Dramatic Increase in Market Risk in Ukraine
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Towards the end of 2013 I wrote that European equities had seen the longest streak of inflows in over 11 years, as investors began noticing this area of the globe as a spectacular investment opportunity. In addition to many strong areas in developed and emerging Europe, several of these equities were in Russia, and continue to be in Russia. Despite the disorder and our decreased exposure to Russia, we still see resilient stocks with growth opportunities. Two examples of strong Russian names include Norilsk Nickel, a nickel and palladium mining company, along with an Internet company, Mail.Ru.

When it comes to actively managing a portfolio, it’s all about playing your cards right, and at U.S. Global Investors we seek to manage risk while pursuing opportunity for our shareholders.

Turkey’s Turnaround
Greece isn’t the only country returning to the Eurobond market. Last Wednesday, Turkey sold 1 billion euros of nine-year bonds for the first time this year. The bonds, which will mature in 2023, should help the country with financing needs for the remainder of 2014.

Investors showed particular interest in Turkey’s bond issue, but have also started looking to the country as a prime tourist destination. Istanbul, the largest city in Turkey, recently jumped 11 spots to take this year’s No. 1 position on TripAdvisor’s Traveler’s Choice list of global destinations, according to CNN.

Passenger growth in Turkish airports is taking off, seeing year-over-year growth of 15 percent in both international and domestic passengers. Additionally, Turkish Airlines flies to more countries around the world than any other airline! No wonder people love to visit this country. One way we capture this strength for our European fund is through a Turkish airport operator, TAV Airports.

Join me for an investment adventure in Turkey, May 4-17, 2014In fact, I too will be participating in this outstanding growth when I travel to Turkey next month. U.S. Global is inviting all curious investors to take part in this exciting trip as well! I encourage you to read about the opportunities we will be exploring in Turkey straight from the experts.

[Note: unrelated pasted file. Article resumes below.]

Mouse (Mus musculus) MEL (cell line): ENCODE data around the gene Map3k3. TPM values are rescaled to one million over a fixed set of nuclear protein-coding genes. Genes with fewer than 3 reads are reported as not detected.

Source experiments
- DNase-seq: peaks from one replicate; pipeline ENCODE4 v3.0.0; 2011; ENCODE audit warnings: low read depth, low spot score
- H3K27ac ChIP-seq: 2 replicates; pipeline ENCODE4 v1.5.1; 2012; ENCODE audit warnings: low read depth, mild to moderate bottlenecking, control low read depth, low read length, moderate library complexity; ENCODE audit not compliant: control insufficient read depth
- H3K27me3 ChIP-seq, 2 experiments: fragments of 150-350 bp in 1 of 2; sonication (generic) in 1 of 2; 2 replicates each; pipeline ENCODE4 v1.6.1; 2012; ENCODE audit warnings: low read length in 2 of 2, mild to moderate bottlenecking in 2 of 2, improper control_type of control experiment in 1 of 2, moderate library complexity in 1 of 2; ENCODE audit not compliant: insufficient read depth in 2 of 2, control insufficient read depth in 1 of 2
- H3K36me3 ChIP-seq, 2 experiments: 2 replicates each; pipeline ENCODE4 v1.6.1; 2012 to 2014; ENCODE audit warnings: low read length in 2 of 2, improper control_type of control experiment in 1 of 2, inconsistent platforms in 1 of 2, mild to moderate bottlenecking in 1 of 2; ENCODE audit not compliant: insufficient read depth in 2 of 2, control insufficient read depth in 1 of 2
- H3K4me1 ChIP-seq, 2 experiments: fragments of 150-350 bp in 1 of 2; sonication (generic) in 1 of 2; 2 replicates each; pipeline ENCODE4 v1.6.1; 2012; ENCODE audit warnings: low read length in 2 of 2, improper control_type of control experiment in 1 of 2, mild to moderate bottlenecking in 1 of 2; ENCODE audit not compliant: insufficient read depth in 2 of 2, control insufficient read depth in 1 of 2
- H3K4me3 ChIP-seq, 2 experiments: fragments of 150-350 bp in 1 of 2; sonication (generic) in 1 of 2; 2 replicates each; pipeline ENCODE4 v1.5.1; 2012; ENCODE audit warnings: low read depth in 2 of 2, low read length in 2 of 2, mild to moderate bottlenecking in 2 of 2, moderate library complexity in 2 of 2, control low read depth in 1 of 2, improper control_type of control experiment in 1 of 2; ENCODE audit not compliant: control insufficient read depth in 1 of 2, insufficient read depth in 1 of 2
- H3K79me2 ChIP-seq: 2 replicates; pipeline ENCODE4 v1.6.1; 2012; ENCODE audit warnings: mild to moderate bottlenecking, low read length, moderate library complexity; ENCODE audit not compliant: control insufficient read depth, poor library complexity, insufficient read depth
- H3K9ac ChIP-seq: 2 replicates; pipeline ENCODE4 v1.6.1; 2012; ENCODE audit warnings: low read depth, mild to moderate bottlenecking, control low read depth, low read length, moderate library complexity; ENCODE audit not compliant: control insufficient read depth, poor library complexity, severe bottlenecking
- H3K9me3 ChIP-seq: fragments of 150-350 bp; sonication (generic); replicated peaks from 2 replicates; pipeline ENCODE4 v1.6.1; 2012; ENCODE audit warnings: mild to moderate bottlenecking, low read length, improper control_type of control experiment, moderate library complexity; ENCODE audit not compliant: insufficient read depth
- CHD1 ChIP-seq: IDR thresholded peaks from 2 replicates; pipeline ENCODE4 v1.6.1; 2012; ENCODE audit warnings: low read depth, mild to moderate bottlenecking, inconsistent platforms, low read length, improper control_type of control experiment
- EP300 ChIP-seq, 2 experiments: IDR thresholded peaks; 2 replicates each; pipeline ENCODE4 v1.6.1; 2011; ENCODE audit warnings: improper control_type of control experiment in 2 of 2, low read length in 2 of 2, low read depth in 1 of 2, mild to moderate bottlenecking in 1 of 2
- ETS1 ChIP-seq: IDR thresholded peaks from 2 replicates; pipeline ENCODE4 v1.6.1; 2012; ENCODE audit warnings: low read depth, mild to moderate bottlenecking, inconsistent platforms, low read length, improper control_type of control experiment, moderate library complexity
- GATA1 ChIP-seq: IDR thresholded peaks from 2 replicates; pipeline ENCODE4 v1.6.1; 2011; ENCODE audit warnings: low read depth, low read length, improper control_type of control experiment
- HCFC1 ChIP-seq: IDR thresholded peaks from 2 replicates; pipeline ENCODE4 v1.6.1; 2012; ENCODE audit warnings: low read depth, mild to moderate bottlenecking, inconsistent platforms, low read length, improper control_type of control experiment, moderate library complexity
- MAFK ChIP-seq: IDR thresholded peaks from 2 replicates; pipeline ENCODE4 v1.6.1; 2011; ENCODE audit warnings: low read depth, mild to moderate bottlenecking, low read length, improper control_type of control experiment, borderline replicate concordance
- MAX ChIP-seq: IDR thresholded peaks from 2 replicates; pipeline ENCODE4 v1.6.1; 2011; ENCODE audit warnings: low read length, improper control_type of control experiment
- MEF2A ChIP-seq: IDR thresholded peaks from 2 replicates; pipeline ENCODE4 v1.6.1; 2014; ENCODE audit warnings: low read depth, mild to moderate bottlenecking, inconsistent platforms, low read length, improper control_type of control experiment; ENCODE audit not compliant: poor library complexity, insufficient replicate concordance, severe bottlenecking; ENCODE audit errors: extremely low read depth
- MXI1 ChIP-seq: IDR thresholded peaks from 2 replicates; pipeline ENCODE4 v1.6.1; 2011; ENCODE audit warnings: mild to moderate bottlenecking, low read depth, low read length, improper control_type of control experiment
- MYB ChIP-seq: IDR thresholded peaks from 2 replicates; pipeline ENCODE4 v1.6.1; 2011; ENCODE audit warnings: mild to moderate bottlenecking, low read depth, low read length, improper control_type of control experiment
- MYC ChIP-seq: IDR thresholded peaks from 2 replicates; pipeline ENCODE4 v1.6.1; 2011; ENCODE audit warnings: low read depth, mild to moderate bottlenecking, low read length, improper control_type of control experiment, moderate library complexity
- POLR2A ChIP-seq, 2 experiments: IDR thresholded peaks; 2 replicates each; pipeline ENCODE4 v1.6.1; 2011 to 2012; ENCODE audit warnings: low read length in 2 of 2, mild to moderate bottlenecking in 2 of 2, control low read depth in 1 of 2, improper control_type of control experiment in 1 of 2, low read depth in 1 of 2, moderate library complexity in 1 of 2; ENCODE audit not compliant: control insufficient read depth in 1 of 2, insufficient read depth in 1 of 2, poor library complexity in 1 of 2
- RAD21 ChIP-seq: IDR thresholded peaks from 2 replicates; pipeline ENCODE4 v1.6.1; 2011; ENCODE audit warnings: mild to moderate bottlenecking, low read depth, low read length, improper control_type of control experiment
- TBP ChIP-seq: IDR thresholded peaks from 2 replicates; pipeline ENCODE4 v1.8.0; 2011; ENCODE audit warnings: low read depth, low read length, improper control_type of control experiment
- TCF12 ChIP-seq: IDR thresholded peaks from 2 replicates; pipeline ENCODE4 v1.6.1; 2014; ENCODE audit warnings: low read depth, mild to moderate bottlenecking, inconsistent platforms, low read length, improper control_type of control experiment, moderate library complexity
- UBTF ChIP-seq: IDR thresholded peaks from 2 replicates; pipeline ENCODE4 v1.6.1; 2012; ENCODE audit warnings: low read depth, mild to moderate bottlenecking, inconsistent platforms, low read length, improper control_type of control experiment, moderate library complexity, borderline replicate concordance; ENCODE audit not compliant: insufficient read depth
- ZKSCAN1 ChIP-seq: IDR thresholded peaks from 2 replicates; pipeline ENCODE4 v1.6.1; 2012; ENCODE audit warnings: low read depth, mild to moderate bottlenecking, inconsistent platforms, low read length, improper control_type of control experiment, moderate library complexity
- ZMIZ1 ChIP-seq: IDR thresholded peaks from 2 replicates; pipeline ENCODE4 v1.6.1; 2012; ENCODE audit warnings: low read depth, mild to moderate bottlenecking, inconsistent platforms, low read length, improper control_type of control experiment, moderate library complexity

So inspite of Turkey’s underperformance last year, the country is up 10 percent year-to-date, and over the past decade Turkey’s economy has more than tripled. Consumer confidence is back on track and the long-term, secular growth story remains intact.

Follow the Money
I believe the European recovery is a story worth telling, and within our Emerging Europe Fund (EUROX) we use our investment model to lead us not only to the strong and stable countries in this emerging market, but also to the strong sectors within each country. As Western Europe continues to recover, we believe companies with robust fundamentals in emerging Europe provide leverage to this growth. Explore this opportunity to invest in companies we believe are playing their cards right.

Please consider carefully a fund’s investment objectives, risks, charges and expenses. For this and other important information, obtain a fund prospectus by visiting www.usfunds.com or by calling 1-800-US-FUNDS (1-800-873-8637). Read it carefully before investing. Distributed by U.S. Global Brokerage, Inc.

Fund portfolios are actively managed, and holdings may change daily. Holdings are reported as of the most recent quarter-end. Holdings in the Emerging Europe Fund as a percentage of net assets as of 03/31/14: Alpha Bank AE 1.98%, Mail.Ru 0.00%, Norilsk Nickel 0.00%, Piraeus Bank SA 2.34%, TAV Havalimanlari Holdings Inc. 0.75%.

Foreign and emerging market investing involves special risks such as currency fluctuation and less public disclosure, as well as economic and political risk. By investing in a specific geographic region, a regional fund’s returns and share price may be more volatile than those of a less concentrated portfolio. The Emerging Europe Fund invests more than 25% of its investments in companies principally engaged in the oil & gas or banking industries.  The risk of concentrating investments in this group of industries will make the fund more susceptible to risk in these industries than funds which do not concentrate their investments in an industry and may make the fund’s performance more volatile.

All opinions expressed and data provided are subject to change without notice. Some of these opinions may not be appropriate to every investor. The MSCI Emerging Markets Index is a free float-adjusted market capitalization index that is designed to measure equity market performance in the global emerging markets.

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Net Asset Value
as of 09/25/2017

Global Resources Fund PSPFX $5.78 -0.04 Gold and Precious Metals Fund USERX $8.02 0.06 World Precious Minerals Fund UNWPX $6.69 0.06 China Region Fund USCOX $10.96 -0.46 Emerging Europe Fund EUROX $6.94 -0.06 All American Equity Fund GBTFX $24.34 0.10 Holmes Macro Trends Fund MEGAX $19.99 0.03 Near-Term Tax Free Fund NEARX $2.23 No Change U.S. Government Securities Ultra-Short Bond Fund UGSDX $2.00 No Change